Driving up to Lone Pine Saddle hasn't gotten any more fun since the last visit. It's been almost two years and the long haul up AZ-87, boring swing down 188, and then bumpy drive up El Oso wasn't missed. At least I had my sister and her boyfriend as company on the drive. We were going to meet another two hikers at the trailhead and attempt the Mother Lode, the daunting ridgeline hike over Four Peaks, that has already foiled me three times.
We met up and started hiking in the dark, making introductions and small talk along the relatively easy trail to Brown's Peak. The trail is steep yet passable, climbing over a thousand feet in less than two miles, and some recent trail maintenance made the walk enjoyable. The sky began to slowly lighten before we made the saddle and my sister got her first good look of the chute - and she was not thrilled. The rest of our group seemed okay so we continued on.
It's never as simple as it looks. Getting to the chute meant switchbacks over a cold, exposed hillside, which is much steeper than our journey so far. Entering the chute is almost a drop down from the hill onto loose scree. The first half continues over the shifting, crumbling rock, and the second is at least class four scrambling. Our group of five spread out like an accordion on this section, swinging far apart at times and then closing back up at the bottlenecks.
We reached the top of the chute about thirty minutes after the sunrise. Looking over at the other three peaks from here is always vertigo-inspiring, especially with the knowledge that we were aiming to summit each one. A few hops later we made the summit of Brown's Peak, the first of the four, and took the chance to huddle down out of the wind and eat a quick second (or third) breakfast. I was fortunate to be carrying a light windbreaker with me - one of our group was clad in shorts and she looked pretty cold. I offered her my jacket and wasn't upset when she declined.
Too soon it was decided to continue on to the next peak. I remembered this route well and picked an easy crack to descend. There was only one or two spots with annoying drop-offs that we had to work through, either by leveraging a tree or spotting each other down. We reached a saddle and navigated a boulder slope through the brush, and then made another saddle, and then I got confused.
There was a divot, a little peak, somewhere on this saddle, I just wasn't sure where it was. Seeing as how we were on our second saddle it only made sense that it was passed us, so we started climbing, and fifteen minutes later we had cliffed out. There were two divots. With no other option we backtracked, the mistake weighing heavily on our morale, and swung around the second divot.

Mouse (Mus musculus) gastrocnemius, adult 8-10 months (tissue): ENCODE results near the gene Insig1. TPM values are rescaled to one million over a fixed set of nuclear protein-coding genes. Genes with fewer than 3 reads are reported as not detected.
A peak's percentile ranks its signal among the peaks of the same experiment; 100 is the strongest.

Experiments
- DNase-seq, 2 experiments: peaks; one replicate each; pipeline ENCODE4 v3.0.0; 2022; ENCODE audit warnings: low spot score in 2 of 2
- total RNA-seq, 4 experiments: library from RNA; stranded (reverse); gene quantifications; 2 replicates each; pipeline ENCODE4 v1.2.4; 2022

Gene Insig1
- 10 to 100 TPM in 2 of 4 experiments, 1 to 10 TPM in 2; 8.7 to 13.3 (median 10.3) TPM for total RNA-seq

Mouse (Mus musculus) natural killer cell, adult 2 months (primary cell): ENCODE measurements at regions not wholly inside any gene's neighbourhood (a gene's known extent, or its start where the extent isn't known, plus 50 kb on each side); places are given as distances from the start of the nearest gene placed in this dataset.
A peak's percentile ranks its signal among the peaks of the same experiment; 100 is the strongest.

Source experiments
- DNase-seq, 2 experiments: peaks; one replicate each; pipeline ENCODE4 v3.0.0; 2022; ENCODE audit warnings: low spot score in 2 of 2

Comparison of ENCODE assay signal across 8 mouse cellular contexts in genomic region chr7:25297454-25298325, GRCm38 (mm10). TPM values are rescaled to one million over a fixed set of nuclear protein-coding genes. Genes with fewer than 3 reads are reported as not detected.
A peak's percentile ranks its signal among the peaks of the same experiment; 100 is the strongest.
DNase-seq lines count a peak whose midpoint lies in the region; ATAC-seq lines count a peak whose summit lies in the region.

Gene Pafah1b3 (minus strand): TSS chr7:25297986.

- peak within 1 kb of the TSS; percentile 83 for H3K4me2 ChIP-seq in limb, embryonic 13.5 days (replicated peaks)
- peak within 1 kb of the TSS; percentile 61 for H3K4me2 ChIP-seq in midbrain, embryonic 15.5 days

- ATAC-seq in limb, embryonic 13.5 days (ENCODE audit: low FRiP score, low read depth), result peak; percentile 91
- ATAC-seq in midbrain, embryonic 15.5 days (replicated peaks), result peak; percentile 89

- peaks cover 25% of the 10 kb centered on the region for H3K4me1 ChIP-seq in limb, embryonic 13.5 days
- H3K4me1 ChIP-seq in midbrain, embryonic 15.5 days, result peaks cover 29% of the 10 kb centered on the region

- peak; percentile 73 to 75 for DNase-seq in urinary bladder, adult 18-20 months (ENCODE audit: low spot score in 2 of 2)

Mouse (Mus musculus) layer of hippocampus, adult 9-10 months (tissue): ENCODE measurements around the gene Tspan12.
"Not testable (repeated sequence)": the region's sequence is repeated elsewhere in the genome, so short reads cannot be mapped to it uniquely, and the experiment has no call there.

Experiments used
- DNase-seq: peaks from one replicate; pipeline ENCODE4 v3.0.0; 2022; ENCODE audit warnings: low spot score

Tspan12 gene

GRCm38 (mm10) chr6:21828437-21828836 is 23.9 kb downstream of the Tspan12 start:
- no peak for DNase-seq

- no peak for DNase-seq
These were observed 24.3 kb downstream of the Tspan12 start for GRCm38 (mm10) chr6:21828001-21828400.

The next section couldn't have gone better. There was one tough climb that was maybe thirty feet, and then easy scrambling to a knife-edge ridge that led straight to the top of Brother's Peak. I was the first one up and sat and watched the others dance along the ridge, little ants perched above a cliff hundreds of feet high, minuscule compared to the giant peaks around us. The view was a little humbling.
Our break was longer here, with the temperatures warming, and we got some good views over to the next peak. It looked scary. The drop between the second and third peaks is massive, six hundred feet or more. I did remember one tip from past hikers, though. Instead of heading straight down towards the saddle we turned east and followed that face down, sliding over rock faces and hugging outcroppings. Frequent cliff-outs and cacti slowed our progress immensely. I began to scout ahead, looking for a clean way forward, and circling back to the group, all in hopes to keep everyone moving steadily.
Once we had descended I turned us back south, towards the saddle, and we followed a partial route along the side of the mountain. This was surprisingly easy. Still, the descent had taken a lot of motivation out of the group. When we trudged onto the saddle everyone was feeling burnt out and tired. I even had taken a nasty fall during the descent and had some half-bruise, half-abrasions along my leg that I nursed in the shade.
My sister was the first to voice mutiny. She was going to head down from the saddle onto a well-known path below and loop back to the car. Her boyfriend quickly followed suit, and the other two in the party began to be swayed. Seeing that I was about to chalk up a fourth Mother Lode failure I decided to hog my summit brews, which I had been saving for the last peak, and get a little tipsy. The sour ale helped temper my disappointment when I agreed to come with and together, we all descended down the saddle.
The drop from the saddle to Amethyst Trail was shockingly easy. Soon we were on a well-worn, and mostly flat, trail, and I cracked open my third ale for the walk back to the cars. Along the way we saw another group of hikers turn back from their attempt (they were doing the same route, only in reverse), though we never caught up to them. Turns out that I actually knew two of them, one of whom had done the Pacific Crest Trail last year.
As we hiked down to the trailhead and eventually separated ways I couldn't help but wonder when I'd be back up here. I mean, I kinda have to finish this damn hike one of these days. It's just getting tiring to do the drive and dedicate the time for something I've tried so many times. Maybe during the heat of the summer, when the heights of Four Peaks is more appealing than heat of the Superstitions. The one thing I know for sure, though, is that I'll be finishing it alone.